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New Therapy Relies on Electromagnetic Pulses to Treat Depression

STAFF WRITER | The Record | November 5, 2014

© 2015 North Jersey Media Group All Rights Reserved.

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A new treatment that relies on sending magnetic pulses into the brain may provide a beacon of hope for those suffering from depression, especially if other types of treatment, including medication, have failed in the past.

Called transcranial mag-netic stimulation (TMS), it involves the holding of an electromagnetic coil against the forehead near the area of the brain scientists believe influences mood regulation. Short electromagnetic pulses are then sent through the coil, stimulating nerve cells and increasing activity in parts of the brain that are underactive during depression, said Dr. David Rosenfeld, a senior psychiatrist and co-owner of Neuropsychiatric Associates of Northern NJ in Ridgewood.

Rosenfeld began offering the treatment, which is typically broken into 40-minute sessions five times a week for six weeks, in December 2013. About a half-dozen facilities (including his) offer the treatment in North Jersey.
“It’s like an electromagnetic massage of the brain, roughly analogous to a sore back that’s being stimulated by a masseuse,” Rosenfeld said. He described the pulsing as a series of knocks that sounds “almost like a woodpecker tapping,” but added that it’s “very gentle.”

The National Institute of Mental Health (NIMH) noted that patients may feel discomfort in the spot where the magnet is placed, and mild headaches or brief lightheadedness may follow. Although it’s possible that the treatment could produce a seizure, documented occurrences are rare, the agency said.

‘No radiation’

“There’s no radiation, and you’re not taking any substance into the body, so you’re not causing systemic side affects,” Rosenfeld said.

It may be natural to compare TMS to electroconvulsive therapy (ECT) — once known as “electroshock” — but the doctor said that ECT actually administers a current that induces a seizure in the patient. Using the metaphor of rain in a garden, Rosenfeld said, TMS is like a light rainstorm; ECT is a full-on hurricane.

“It’s lots of stimulation, but it’s everywhere and it overwhelms the system,” he said. “It’s somewhat traumatic.”

Dr. Ye-Ming Sun, an assistant professor of psychiatry at the Newark-based Rutgers New Jersey Medical School, administers both treatments and said that TMS, which focuses only on increasing activity in the left prefrontal cortex, is, in fact, less harsh than ECT. Psychiatrists can perform the procedure themselves, he said, and anesthesia is not needed.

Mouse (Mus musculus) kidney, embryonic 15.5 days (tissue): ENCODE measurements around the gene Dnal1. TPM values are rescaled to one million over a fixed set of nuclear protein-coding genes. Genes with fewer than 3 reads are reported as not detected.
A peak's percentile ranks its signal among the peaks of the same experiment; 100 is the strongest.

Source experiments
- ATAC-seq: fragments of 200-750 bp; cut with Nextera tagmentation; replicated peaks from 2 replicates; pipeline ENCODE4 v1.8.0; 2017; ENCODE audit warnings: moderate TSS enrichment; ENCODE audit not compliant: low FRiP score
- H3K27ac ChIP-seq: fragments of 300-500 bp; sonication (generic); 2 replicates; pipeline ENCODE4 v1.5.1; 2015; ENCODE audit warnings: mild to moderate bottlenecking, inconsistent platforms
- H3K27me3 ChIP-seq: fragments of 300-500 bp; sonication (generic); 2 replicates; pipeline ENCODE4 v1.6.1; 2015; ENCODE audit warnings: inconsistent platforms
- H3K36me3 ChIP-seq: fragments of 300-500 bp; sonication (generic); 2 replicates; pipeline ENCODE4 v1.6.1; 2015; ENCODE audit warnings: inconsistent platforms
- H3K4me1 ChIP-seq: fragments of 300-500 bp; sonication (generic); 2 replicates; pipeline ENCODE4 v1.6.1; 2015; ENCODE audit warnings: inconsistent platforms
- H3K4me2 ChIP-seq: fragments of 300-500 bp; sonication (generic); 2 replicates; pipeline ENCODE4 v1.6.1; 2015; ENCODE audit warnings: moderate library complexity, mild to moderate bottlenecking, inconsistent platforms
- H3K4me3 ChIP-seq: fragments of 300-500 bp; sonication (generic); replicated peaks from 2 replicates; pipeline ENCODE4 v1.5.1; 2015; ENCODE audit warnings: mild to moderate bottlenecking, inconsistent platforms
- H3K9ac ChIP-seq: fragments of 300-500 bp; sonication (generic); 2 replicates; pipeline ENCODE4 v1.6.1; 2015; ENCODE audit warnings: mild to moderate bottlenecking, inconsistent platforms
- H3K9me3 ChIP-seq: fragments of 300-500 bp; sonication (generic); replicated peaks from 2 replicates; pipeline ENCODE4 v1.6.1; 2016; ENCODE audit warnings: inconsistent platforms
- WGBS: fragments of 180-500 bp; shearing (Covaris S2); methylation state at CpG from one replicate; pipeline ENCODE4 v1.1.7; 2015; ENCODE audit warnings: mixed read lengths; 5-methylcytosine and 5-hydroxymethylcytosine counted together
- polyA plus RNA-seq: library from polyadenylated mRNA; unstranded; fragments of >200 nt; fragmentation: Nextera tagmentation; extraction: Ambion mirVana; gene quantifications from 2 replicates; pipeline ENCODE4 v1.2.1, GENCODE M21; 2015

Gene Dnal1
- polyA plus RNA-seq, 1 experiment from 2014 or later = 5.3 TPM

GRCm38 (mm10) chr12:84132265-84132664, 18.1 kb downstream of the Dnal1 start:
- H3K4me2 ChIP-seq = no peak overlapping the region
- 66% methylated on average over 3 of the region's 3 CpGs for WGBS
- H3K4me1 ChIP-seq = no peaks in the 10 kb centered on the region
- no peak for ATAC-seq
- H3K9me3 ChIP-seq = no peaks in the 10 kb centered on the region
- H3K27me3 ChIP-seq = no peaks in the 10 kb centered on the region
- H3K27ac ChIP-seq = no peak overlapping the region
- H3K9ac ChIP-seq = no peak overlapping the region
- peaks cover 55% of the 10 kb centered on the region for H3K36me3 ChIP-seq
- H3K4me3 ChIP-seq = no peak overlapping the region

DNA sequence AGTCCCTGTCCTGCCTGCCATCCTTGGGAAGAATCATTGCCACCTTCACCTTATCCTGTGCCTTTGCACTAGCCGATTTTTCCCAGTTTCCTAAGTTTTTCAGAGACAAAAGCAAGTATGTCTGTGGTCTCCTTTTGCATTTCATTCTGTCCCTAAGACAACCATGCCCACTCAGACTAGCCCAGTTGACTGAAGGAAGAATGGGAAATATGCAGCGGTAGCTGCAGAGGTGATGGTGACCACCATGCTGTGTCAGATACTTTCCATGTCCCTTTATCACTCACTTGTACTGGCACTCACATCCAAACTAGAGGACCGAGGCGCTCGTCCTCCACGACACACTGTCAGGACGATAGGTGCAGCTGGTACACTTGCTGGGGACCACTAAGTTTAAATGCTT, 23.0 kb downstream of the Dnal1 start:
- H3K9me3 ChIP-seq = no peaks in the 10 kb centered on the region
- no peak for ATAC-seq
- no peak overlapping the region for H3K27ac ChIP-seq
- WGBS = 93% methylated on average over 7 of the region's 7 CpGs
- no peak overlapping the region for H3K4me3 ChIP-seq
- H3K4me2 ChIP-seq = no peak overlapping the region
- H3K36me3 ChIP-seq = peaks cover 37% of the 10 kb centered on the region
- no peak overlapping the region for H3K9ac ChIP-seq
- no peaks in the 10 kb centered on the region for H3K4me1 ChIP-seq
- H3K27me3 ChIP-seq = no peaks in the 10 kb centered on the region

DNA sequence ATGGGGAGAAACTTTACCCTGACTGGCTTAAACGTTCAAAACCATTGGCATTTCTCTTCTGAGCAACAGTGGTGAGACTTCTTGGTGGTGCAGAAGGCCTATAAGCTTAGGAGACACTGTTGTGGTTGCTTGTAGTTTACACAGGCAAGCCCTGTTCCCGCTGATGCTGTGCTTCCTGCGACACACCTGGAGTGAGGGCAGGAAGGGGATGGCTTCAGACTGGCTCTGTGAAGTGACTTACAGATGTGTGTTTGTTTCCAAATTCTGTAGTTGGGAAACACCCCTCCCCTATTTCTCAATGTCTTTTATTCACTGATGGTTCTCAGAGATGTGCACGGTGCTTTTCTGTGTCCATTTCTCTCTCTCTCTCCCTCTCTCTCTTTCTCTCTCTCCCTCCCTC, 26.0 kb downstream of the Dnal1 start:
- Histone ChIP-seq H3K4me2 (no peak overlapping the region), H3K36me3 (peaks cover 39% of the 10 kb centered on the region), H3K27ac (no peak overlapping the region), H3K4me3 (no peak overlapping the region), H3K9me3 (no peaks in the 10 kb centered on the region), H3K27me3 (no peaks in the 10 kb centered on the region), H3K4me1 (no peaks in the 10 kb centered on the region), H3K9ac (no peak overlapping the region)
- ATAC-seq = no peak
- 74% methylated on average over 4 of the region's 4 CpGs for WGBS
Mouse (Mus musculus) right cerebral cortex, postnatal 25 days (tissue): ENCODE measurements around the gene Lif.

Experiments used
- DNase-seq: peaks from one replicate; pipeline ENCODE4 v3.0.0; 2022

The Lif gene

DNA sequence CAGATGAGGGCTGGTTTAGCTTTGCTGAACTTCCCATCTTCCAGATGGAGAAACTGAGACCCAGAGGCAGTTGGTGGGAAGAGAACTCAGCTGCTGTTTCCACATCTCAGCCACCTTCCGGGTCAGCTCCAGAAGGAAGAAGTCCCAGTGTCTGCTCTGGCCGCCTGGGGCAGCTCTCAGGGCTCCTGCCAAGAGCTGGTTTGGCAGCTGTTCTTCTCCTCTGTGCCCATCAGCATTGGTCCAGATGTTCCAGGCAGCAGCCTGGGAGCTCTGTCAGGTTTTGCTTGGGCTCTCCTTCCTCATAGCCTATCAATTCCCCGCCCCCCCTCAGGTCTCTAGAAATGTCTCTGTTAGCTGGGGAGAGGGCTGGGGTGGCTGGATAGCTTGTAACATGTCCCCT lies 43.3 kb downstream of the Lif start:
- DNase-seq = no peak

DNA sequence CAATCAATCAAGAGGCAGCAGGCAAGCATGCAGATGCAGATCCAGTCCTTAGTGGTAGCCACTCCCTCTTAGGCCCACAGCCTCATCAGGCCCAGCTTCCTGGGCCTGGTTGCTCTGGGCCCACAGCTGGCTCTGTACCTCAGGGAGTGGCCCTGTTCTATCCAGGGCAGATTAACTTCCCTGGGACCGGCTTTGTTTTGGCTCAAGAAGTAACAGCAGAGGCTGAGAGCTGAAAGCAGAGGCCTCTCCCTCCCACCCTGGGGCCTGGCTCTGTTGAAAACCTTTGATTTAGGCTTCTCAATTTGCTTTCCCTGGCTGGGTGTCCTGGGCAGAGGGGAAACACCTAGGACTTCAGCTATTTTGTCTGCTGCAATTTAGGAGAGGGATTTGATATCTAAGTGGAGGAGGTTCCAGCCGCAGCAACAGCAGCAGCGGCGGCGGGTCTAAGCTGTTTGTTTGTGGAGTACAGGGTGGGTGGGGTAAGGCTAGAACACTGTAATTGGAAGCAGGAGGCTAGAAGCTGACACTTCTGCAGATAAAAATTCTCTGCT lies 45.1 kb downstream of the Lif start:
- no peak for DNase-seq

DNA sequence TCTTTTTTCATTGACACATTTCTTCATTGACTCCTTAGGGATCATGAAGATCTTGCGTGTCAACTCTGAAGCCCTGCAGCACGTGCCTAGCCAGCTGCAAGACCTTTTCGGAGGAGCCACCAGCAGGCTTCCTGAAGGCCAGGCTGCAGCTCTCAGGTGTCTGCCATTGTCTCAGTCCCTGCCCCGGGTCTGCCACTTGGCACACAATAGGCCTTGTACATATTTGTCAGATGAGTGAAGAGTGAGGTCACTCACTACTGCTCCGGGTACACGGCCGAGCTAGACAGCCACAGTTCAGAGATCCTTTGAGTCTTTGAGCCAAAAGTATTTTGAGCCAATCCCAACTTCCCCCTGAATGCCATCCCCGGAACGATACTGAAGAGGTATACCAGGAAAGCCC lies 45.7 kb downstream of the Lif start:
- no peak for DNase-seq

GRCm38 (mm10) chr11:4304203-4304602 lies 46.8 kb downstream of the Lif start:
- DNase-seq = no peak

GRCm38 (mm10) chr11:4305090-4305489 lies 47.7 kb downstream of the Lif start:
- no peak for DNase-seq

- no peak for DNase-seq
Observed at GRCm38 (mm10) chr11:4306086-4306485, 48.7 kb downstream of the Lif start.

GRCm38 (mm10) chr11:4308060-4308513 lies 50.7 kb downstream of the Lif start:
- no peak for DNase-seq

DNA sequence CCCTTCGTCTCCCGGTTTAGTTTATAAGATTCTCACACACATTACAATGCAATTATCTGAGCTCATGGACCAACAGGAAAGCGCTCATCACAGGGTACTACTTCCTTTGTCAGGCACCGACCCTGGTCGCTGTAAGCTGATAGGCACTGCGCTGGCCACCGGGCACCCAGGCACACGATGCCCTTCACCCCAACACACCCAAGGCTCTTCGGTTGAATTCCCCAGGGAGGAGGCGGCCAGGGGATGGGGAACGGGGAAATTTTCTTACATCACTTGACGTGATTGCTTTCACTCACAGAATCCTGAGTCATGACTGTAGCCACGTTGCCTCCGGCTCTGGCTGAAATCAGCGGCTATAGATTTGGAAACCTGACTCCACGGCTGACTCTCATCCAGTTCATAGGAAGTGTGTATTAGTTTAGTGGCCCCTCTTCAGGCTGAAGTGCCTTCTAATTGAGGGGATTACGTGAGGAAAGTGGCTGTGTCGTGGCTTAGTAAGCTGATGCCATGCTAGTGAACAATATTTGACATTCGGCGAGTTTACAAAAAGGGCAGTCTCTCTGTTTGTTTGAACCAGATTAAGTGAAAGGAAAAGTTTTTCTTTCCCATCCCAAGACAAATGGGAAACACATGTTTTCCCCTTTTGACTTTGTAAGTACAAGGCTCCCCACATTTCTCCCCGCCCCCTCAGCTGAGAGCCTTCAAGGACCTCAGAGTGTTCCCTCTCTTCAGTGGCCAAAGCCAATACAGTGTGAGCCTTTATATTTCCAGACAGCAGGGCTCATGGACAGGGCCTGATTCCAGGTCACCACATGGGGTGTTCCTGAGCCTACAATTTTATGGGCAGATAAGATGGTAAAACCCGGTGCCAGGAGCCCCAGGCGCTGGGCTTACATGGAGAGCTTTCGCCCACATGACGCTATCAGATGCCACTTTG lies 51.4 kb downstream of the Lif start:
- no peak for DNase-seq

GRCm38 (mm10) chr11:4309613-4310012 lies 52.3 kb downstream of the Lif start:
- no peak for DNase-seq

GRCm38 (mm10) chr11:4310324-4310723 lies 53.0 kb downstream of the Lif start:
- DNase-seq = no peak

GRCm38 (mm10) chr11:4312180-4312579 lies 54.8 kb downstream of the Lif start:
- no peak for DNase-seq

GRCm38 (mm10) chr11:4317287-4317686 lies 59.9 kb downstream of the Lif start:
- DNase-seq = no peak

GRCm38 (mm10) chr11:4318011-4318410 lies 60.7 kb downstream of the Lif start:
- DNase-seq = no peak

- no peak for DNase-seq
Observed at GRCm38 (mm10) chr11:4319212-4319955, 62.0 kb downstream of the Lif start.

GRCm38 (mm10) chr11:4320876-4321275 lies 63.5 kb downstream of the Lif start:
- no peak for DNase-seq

“The patients drive themselves here, they’re fully awake during the treatment, and when they leave, they drive away themselves,” he said.

He has treated about 40 patients over the past three years and has never seen side effects greater than a mild headache. Because of TMS’ narrow focus, it does not affect the part of the brain that has to do with memory, he said.

Rosenfeld currently has 25 patients who have undergone a total of about 750 treatments over the last year, and he feels TMS to be “pretty darn safe.” About half of those patients, he said, get a “significant benefit” from it.

‘It isn’t for everybody’

“For some patients it’s really wonderful,” he said. “There are some who failed to respond to medicine, and they have done very nicely. It’s not a panacea — it isn’t for everybody. But we’re getting 50 percent of those people to feel better in a meaningful way, and those are people who have not done well with other treatments.”

Sun, however, has found that by adjusting the parameters of the treatment (such as the duration) for each individual, TMS can be effective for up to 80 percent of his patients.

“The efficacy is much higher than what’s reported in [scientific] literature,” he said.

The practice was developed in 1985 and approved by the Federal Drug Administration in 2008 for treatment of major depression in patients who hadn’t responded to at least one antidepressant medication.

Dr. David G. Brock, medical director for Pennsylvania-based Neuronetics, a major producer of the TMS device, said that many insurance companies — as well as the majority of Medicare carriers — now cover the treatment, meaning that about 150 million Americans are eligible. That’s good news, because a treatment cycle can cost around $10,000.

He estimated that 20,000 individual cases have already been treated as TMS has moved more into the mainstream after years of being viewed as an experimental therapy.

“It’s increasing by leaps and bounds — it’s clearly established technology … and it works,” he said.

Rosenfeld said that there’s “good evidence” that patients reap the benefits from TMS for nearly a year afterwards, although Brock said that because of depression’s chronic nature, many need some sort of additional therapy, be it medication or additional “booster” sessions after.

In the future, Brock said, TMS could also be used to treat anxiety disorders, chronic pain, post-traumatic stress disorder and symptoms of Parkinson’s or Alzheimer’s.

“The sky is the limit,” he said.

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